October 8, 1997
Even here at The Outrage we're sometimes overwhelmed with outrage. There is so much to be outraged about in today's news that we're going to forgo our usual essay and give you an Outrage Roundup.
We'll start with Dallas, where school superintendent Yvonne Gonzalez pleaded guilty to a charge of using public money to furnish her apartment. The irony here is that Gonzalez had launched a widespread investigation into government corruption.
As U.S. Attorney Paul Coggins said, "Preaching honesty is important. Practicing honesty is much more important." But how many politicians practice what they preach?
Traveling east to Kentucky, we find that public prosecutor Robert D. Thomas was arrested for attempted murder. Apparently he had a private practice on the side and started shooting two of his clients during an ordinary business meeting.
The reason for the shooting is unknown. Perhaps the clients were behind on their bill. Nearby, in Knox County Tennessee, former County Commissioner Rudy Dirl pleaded guilty to federal drug charges. Dirl will serve time for distributing cocaine.
Meanwhile, despite the widespread and continuing allegations and admissions regarding illegal fundraising during the 1996 presidential election campaign, no reform is likely. Republicans used procedural motions to block a campaign finance reform bill.
President Clinton called the Republican move "a cynical maneuver that will only breed cynicism" about Washington politics. Fine comments from a man who has done as much as anyone to breed political cynicism. Here at the DO we're not sure how we could get much more cynical about either party.
Speaking of campaign finance, did you ever wonder who paid for the Teamsters Union elections that have recently been overturned on corruption charges? You did, of course. For some inexplicable reason, taxpayers funded the entire $22 million cost of the last Teamsters election. (So public elections are being privately funded while private elections are being publicly funded. Makes sense to us.)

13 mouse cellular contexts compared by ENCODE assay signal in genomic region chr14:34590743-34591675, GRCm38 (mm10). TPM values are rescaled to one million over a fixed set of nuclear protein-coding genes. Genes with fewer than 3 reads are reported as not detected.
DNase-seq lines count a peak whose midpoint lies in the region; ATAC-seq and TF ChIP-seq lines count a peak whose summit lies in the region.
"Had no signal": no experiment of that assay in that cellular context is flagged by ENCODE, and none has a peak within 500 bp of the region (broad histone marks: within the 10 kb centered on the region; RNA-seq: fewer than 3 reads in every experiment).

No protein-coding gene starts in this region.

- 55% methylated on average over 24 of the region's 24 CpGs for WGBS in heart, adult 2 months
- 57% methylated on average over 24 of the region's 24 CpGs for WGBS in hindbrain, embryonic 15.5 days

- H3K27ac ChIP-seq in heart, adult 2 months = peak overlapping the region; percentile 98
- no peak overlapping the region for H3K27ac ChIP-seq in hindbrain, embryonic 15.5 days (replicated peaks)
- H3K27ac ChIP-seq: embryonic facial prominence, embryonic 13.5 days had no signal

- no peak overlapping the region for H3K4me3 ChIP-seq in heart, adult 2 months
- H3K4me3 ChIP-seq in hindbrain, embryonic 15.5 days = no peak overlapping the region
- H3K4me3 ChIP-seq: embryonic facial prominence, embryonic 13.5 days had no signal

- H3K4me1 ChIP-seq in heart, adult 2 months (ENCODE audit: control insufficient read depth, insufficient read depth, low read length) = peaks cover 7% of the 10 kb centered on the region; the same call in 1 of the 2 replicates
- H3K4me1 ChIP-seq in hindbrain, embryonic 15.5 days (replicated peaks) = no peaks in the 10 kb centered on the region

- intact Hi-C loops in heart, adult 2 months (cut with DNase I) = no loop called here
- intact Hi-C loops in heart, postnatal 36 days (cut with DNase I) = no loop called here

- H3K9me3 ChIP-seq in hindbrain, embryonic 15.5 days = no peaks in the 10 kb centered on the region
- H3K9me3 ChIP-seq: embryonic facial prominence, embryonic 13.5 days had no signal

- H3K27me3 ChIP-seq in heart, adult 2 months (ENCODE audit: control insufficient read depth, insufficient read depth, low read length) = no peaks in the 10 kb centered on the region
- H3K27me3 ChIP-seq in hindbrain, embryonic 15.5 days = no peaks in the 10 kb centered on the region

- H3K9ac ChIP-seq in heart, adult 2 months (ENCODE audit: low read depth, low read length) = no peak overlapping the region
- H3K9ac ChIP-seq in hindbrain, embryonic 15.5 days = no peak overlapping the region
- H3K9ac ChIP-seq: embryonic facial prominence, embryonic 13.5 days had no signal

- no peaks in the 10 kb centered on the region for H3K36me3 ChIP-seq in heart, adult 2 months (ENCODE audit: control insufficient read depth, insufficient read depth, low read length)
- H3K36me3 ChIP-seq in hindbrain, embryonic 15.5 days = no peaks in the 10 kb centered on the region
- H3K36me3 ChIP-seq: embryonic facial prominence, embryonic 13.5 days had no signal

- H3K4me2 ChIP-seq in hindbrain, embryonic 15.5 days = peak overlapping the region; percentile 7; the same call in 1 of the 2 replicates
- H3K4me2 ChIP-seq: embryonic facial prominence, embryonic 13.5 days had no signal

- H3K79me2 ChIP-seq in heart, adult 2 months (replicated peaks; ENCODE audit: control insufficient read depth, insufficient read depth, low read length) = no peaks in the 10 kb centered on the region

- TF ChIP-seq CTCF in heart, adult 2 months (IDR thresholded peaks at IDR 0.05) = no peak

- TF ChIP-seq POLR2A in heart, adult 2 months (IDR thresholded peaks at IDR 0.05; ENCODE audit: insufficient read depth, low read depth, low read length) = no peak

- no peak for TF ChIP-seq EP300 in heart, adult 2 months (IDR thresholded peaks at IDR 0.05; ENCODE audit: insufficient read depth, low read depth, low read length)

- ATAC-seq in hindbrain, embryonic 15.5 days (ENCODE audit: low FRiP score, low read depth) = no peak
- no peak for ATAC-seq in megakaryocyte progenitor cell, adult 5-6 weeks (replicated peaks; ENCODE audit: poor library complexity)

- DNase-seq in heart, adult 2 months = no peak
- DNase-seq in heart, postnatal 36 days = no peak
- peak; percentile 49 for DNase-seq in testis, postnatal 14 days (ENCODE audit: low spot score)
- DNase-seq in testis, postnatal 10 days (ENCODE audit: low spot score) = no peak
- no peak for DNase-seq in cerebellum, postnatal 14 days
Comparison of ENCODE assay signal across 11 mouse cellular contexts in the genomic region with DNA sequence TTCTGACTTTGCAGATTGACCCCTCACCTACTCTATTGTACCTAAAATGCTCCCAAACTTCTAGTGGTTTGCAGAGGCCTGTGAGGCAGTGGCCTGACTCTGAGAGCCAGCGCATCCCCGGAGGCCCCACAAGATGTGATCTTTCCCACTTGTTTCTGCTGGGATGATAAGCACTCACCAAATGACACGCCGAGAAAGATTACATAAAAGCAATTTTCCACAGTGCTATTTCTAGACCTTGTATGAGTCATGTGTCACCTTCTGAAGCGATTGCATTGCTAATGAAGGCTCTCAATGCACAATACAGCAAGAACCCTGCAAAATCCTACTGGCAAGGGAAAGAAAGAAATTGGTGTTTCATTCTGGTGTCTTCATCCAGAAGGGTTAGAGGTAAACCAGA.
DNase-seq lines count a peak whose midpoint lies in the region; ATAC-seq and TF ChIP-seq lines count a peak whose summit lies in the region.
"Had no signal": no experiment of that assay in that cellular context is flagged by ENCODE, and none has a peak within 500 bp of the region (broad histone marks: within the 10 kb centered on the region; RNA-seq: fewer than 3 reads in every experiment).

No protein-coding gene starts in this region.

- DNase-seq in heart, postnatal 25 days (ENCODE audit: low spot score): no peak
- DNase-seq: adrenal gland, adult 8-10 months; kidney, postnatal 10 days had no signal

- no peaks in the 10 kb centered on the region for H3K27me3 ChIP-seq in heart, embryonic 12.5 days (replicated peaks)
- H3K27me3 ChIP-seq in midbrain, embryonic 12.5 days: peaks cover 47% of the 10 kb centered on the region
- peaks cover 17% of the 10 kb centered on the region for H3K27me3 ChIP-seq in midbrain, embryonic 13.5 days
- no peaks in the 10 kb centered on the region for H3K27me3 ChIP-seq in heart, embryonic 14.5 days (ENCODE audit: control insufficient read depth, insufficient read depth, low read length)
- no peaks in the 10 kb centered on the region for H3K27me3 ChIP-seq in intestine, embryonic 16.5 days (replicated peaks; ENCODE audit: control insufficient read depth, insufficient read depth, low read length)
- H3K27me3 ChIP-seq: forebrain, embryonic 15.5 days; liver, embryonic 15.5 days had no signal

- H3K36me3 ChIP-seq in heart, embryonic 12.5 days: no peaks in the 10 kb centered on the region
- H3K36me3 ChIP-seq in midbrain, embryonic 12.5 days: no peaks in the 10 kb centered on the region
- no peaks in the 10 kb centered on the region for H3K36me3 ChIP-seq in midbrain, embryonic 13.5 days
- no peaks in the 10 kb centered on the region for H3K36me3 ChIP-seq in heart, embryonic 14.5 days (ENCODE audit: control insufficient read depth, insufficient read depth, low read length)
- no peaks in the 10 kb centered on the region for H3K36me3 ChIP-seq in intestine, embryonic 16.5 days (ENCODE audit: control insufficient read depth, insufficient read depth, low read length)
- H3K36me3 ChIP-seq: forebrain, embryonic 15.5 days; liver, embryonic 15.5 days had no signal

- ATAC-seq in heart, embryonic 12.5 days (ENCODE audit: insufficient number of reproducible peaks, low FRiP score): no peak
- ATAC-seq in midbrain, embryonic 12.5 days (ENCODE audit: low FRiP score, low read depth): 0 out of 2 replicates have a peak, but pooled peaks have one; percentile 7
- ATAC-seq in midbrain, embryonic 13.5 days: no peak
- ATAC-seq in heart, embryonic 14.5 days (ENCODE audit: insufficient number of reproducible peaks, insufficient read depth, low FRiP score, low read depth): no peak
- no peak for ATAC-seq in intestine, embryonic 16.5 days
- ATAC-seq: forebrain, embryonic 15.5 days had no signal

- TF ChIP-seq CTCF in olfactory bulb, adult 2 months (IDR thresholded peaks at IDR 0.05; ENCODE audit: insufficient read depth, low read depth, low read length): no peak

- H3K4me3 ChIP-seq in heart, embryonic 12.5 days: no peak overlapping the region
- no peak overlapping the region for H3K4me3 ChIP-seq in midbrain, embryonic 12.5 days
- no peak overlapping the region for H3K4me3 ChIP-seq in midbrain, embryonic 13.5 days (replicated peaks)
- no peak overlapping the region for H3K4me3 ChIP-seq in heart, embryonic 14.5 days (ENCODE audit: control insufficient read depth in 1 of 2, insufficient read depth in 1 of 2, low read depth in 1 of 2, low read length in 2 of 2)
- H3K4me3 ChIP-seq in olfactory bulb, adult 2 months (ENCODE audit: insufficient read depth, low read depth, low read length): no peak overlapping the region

A single labor lawyer, Barbara Zack Quindel, was paid almost a million dollars for her publicly financed work on the Teamsters election. Taxpayers, ever generous, even paid for the Union's convention in Philadelphia.
Speaking of money, the proposed expansion of NATO into Poland, Hungary, and the Czech Republic may cost American taxpayers as much as $60 billion.
To add insult to injury, a federal appeals court has overturned the term limits enacted by California voters in 1990. Entrenched politicians have enormous advantages over challengers and won't change the campaign finance system (see above).
But maybe we just don't need a change -- as you can see from today's Roundup, American politicians are nothing if not honest, wise, and just.
Quote of the Day!"In my creed, waste of public money is like a sin against the Holy Ghost."
-- John Morley, "Recollections," 1917
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